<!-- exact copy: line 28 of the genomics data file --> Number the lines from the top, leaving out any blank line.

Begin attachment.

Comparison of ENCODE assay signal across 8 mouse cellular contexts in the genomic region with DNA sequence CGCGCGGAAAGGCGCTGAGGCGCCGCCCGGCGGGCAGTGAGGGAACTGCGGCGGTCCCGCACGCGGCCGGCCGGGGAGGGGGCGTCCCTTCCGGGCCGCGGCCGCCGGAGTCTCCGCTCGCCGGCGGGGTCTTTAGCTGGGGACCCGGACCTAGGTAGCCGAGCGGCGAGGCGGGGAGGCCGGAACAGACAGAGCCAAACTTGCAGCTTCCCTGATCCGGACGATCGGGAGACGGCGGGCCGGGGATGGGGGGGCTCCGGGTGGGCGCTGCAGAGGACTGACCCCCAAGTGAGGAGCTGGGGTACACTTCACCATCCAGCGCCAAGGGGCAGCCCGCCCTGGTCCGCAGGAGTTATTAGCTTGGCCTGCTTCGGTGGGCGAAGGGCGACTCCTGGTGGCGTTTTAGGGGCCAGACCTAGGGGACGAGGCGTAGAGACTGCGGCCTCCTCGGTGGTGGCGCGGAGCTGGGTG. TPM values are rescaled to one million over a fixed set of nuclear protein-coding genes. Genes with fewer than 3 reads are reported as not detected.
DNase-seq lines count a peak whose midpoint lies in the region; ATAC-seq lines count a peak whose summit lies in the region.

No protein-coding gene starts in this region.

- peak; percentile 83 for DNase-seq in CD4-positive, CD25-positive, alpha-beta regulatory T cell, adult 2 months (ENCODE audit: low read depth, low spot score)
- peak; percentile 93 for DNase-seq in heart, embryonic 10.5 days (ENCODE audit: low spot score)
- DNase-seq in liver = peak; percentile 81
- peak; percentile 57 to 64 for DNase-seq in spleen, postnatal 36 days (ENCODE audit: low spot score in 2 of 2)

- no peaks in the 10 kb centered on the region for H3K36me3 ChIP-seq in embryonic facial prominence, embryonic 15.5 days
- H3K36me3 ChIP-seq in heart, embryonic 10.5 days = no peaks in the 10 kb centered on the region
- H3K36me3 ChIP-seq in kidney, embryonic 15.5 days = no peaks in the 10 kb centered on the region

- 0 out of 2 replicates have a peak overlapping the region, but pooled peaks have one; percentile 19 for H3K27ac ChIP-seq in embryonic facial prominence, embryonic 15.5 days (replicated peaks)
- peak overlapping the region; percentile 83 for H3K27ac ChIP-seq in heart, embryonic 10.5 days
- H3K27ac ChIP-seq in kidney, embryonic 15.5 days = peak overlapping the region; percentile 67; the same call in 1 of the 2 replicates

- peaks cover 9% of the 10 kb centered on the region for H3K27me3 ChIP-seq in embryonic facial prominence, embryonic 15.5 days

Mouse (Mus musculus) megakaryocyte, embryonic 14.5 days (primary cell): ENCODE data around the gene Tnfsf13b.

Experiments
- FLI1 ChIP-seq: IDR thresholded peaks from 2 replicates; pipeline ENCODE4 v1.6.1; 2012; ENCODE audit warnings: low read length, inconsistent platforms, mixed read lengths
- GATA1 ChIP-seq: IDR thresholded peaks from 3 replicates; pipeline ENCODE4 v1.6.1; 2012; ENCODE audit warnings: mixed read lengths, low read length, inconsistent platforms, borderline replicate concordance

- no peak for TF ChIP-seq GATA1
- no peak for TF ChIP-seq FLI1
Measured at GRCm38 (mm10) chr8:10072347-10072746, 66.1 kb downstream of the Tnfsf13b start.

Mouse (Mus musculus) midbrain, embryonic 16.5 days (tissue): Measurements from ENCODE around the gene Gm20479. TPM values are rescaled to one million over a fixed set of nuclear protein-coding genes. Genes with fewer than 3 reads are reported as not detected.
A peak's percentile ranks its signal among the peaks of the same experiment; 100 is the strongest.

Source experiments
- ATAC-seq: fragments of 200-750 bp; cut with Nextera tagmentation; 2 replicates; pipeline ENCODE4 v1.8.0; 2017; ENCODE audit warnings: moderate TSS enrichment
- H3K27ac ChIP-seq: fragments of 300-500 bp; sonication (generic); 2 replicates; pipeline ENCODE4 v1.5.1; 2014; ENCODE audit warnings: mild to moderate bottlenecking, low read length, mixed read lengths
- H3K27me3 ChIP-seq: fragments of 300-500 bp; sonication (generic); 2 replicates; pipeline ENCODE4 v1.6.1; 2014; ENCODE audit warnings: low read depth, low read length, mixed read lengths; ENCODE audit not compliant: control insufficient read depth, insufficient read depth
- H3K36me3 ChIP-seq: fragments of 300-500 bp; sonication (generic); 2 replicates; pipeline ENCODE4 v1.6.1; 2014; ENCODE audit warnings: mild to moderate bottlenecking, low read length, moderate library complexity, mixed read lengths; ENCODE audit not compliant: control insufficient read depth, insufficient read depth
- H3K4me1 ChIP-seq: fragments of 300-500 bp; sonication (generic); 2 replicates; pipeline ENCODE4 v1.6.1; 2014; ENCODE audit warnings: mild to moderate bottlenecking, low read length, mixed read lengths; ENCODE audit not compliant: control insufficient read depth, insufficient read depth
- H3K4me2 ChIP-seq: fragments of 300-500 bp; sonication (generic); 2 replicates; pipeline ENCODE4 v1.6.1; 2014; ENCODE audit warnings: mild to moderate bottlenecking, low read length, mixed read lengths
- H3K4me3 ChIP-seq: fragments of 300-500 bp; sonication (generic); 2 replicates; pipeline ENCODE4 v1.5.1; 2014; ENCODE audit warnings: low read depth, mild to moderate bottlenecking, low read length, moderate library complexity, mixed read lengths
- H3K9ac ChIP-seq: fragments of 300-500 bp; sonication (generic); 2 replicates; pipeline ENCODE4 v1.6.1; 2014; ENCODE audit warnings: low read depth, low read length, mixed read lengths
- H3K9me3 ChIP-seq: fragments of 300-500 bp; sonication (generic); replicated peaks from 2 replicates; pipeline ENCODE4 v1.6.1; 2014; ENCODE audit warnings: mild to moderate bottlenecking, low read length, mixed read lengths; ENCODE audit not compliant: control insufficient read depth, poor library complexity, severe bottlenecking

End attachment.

- H3K36me3 ChIP-seq: fragments of 300-500 bp; sonication (generic); 2 replicates; pipeline ENCODE4 v1.6.1; 2014; ENCODE audit warnings: mild to moderate bottlenecking, low read length, moderate library complexity, mixed read lengths; ENCODE audit not compliant: control insufficient read depth, insufficient read depth